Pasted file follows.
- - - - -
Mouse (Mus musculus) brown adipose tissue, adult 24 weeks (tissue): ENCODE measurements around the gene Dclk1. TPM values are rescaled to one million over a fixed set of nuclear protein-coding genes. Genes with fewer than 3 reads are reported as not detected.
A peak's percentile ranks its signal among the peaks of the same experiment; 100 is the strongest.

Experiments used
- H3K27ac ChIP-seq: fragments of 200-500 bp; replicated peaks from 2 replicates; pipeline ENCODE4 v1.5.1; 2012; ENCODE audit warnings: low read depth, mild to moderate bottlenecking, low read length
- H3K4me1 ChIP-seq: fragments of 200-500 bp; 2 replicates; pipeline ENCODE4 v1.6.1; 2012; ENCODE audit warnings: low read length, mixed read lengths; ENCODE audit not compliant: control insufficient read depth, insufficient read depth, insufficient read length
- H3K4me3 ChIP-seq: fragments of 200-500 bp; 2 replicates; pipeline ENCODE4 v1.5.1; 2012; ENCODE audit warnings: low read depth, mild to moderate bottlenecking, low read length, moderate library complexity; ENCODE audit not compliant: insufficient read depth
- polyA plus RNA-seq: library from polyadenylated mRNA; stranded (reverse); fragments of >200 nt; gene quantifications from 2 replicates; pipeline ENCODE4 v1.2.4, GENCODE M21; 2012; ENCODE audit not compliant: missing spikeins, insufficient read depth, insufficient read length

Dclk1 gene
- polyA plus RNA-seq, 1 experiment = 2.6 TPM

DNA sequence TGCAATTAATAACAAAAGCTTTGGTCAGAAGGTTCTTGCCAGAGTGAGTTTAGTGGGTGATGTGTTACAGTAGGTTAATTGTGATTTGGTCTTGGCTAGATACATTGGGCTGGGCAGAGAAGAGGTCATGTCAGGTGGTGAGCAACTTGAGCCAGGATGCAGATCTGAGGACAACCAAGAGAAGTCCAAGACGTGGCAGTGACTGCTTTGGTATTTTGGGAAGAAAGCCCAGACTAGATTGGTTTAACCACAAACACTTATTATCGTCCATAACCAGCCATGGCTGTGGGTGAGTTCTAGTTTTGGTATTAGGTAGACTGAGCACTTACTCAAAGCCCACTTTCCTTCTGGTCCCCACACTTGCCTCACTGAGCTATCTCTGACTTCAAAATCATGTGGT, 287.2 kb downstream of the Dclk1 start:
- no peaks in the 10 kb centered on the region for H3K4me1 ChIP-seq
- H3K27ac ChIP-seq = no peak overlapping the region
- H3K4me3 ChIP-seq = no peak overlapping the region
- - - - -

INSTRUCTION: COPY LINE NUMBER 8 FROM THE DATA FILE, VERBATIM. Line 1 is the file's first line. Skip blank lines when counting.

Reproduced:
Dclk1 gene